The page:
A growing body of research has revealed the extent of the harm being done to American children during the COVID-19 pandemic.
Administrators should think twice before going ahead with another round of school closures.
The “crushing impact” of COVID-19 policies on children is the biggest underreported story of 2021, reporter Jan Crawford said during a year-end panel on CBS’ “Face the Nation” last month.
“They will be paying for our generation’s decisions the rest of their lives”: @JanCBS explains why she thinks 2021's biggest underreported story was the devastating impact of COVID policies on children pic.twitter.com/AUU1f6AFNi
— Face The Nation (@FaceTheNation) December 26, 2021
Despite having extremely low risk for COVID-19-related serious illness or death, healthy children and teens have been subjected to strict prevention measures.
- According to Crawford, the “tremendous negative impact” these measures have had on kids has been “an afterthought.”
To understand what Crawford was talking about, take a look at five statistics from the past year.
1. Childhood obesity:
According to a Centers for Disease Control and Prevention study published in September, expected annual weight gain among severely obese kids increased from 8.8 pounds before the pandemic, to 14.6 pounds in August of last year.
2. A mental health crisis:
“The COVID-19 pandemic further altered their experiences at home, school and in the community, and the effect on their mental health has been devastating,” U.S. Surgeon General Vivek Murthy said in a statement last month, when he issued an advisory on the youth mental health crisis exacerbated by the pandemic.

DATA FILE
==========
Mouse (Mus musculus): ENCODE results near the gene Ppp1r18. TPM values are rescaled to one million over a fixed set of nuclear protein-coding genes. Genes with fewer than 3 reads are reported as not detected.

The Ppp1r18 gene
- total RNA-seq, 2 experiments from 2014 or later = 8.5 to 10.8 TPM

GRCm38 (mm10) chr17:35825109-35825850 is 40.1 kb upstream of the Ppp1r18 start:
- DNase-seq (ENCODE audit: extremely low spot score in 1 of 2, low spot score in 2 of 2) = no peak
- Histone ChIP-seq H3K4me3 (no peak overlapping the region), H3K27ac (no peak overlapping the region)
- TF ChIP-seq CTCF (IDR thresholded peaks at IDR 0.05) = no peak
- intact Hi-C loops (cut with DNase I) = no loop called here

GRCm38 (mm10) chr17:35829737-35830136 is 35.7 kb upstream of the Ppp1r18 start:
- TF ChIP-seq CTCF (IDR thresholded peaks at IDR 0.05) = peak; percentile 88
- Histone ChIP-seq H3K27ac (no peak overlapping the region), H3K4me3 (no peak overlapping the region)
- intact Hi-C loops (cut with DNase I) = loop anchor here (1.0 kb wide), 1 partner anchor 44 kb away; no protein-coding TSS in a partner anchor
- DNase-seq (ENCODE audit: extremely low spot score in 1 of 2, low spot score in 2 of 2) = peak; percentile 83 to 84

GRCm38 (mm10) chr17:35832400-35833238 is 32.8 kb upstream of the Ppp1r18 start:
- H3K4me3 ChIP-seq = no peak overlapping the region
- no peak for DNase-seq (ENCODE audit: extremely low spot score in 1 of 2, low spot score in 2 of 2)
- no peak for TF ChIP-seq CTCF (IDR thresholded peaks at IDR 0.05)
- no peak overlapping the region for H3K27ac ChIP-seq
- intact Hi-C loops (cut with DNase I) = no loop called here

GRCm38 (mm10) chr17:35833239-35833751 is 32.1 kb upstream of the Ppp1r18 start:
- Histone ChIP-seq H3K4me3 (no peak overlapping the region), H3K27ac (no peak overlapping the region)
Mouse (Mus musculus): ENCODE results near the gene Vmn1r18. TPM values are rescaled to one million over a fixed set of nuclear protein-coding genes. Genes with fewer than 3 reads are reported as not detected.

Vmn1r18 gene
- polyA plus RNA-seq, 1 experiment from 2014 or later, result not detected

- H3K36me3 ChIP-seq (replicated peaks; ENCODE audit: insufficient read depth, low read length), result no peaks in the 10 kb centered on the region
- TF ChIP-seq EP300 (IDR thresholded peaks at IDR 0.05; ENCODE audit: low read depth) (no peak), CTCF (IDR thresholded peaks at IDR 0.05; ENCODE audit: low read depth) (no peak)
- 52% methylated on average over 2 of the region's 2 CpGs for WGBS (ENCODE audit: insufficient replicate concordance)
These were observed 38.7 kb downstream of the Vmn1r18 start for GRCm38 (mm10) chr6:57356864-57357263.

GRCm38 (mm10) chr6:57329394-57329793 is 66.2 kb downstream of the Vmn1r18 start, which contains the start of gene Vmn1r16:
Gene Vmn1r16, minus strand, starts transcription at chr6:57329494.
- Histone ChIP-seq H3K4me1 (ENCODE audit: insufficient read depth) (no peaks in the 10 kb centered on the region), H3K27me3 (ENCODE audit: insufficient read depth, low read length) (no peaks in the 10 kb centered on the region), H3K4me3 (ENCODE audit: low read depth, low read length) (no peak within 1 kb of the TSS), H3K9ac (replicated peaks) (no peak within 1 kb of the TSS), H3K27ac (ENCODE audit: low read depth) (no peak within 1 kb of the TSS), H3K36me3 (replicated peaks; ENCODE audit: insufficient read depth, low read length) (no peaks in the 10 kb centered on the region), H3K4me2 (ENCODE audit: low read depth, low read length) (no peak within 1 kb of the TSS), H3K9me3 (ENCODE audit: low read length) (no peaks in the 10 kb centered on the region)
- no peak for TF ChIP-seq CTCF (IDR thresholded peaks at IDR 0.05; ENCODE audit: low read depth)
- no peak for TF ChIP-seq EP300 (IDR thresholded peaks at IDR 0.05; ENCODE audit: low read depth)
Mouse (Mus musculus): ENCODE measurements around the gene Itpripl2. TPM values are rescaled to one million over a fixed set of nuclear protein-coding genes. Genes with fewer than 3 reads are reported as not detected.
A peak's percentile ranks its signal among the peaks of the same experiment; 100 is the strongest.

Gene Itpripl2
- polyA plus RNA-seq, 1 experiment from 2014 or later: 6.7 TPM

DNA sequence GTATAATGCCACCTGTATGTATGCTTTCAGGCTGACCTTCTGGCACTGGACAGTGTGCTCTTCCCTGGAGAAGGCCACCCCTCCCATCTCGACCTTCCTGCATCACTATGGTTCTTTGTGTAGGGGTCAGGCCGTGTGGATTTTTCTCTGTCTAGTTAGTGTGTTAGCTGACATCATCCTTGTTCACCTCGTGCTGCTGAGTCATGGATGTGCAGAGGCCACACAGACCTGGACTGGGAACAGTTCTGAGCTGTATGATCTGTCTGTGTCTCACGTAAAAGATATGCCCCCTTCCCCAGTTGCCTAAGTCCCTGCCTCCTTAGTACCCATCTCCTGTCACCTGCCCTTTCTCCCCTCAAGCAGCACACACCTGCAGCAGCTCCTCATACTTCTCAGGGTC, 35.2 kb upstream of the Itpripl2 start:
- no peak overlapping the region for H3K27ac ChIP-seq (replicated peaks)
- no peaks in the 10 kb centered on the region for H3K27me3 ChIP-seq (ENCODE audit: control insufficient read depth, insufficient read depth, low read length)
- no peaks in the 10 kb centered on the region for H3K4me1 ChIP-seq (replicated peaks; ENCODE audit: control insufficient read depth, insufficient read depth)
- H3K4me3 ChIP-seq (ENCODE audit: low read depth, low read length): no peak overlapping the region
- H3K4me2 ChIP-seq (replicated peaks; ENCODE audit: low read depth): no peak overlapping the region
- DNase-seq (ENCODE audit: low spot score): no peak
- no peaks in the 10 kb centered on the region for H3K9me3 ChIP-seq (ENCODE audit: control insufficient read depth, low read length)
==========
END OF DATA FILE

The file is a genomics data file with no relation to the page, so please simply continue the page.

3. Learning loss:
A March study conducted by Horace Mann Educators found that nearly all K-12 teachers surveyed said the pandemic had led to educational backsliding for students.
- Other research has suggested pandemic-related learning setbacks disproportionately affect black, Hispanic and poor children.
5. Speech delays:
Jaclyn Theek, a clinic director and speech-language pathologist at the Speech and Learning Institute in North Palm Beach, Florida, told West Palm Beach Florida News in November that before the pandemic only 5% of patients were babies and toddlers.
- Post-pandemic that figure has jumped to 20%.
- According to Reuters, experts say there is not yet “significant evidence to confirm masks cause speech development delays in children.”
- But Theek is convinced masks have played a role.
“There’s no research out there yet saying that this [masking] could be causing speech and language delays. But, most definitely, I’m sure it’s a factor,” she said.